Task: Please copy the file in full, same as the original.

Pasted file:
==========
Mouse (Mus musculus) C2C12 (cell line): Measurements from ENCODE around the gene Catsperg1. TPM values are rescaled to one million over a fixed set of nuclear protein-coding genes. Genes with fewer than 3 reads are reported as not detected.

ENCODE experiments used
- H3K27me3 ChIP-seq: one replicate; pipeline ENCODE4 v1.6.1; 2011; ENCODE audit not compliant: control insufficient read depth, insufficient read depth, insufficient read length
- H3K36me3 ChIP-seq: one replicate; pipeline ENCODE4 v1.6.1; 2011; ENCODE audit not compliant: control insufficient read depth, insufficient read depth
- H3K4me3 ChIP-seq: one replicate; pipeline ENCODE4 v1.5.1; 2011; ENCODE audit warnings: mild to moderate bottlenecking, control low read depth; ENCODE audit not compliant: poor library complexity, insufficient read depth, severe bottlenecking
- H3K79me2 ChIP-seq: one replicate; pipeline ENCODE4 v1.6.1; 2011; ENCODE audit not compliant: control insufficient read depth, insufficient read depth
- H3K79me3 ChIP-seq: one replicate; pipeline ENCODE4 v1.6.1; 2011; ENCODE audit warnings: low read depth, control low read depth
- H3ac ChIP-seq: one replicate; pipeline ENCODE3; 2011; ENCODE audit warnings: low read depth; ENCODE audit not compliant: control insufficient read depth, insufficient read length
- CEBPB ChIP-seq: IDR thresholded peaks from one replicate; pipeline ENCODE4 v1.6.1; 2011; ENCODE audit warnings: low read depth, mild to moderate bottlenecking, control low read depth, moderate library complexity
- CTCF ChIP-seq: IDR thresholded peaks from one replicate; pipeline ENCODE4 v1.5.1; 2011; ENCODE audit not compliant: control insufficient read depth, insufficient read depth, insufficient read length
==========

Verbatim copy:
Mouse (Mus musculus) C2C12 (cell line): Measurements from ENCODE around the gene Catsperg1. TPM values are rescaled to one million over a fixed set of nuclear protein-coding genes. Genes with fewer than 3 reads are reported as not detected.

ENCODE experiments used
- H3K27me3 ChIP-seq: one replicate; pipeline ENCODE4 v1.6.1; 2011; ENCODE audit not compliant: control insufficient read depth, insufficient read depth, insufficient read length
- H3K36me3 ChIP-seq: one replicate; pipeline ENCODE4 v1.6.1; 2011; ENCODE audit not compliant: control insufficient read depth, insufficient read depth
- H3K4me3 ChIP-seq: one replicate; pipeline ENCODE4 v1.5.1; 2011; ENCODE audit warnings: mild to moderate bottlenecking, control low read depth; ENCODE audit not compliant: poor library complexity, insufficient read depth, severe bottlenecking
- H3K79me2 ChIP-seq: one replicate; pipeline ENCODE4 v1.6.1; 2011; ENCODE audit not compliant: control insufficient read depth, insufficient read depth
- H3K79me3 ChIP-seq: one replicate; pipeline ENCODE4 v1.6.1; 2011; ENCODE audit warnings: low read depth, control low read depth
- H3ac ChIP-seq: one replicate; pipeline ENCODE3; 2011; ENCODE audit warnings: low read depth; ENCODE audit not compliant: control insufficient read depth, insufficient read length
- CEBPB ChIP-seq: IDR thresholded peaks from one replicate; pipeline ENCODE4 v1.6.1; 2011; ENCODE audit warnings: low read depth, mild to moderate bottlenecking, control low read depth, moderate library complexity
- CTCF ChIP-seq: IDR thresholded peaks from one replicate; pipeline ENCODE4 v1.5.1; 2011; ENCODE audit not compliant: control insufficient read depth, insufficient read depth, insufficient read length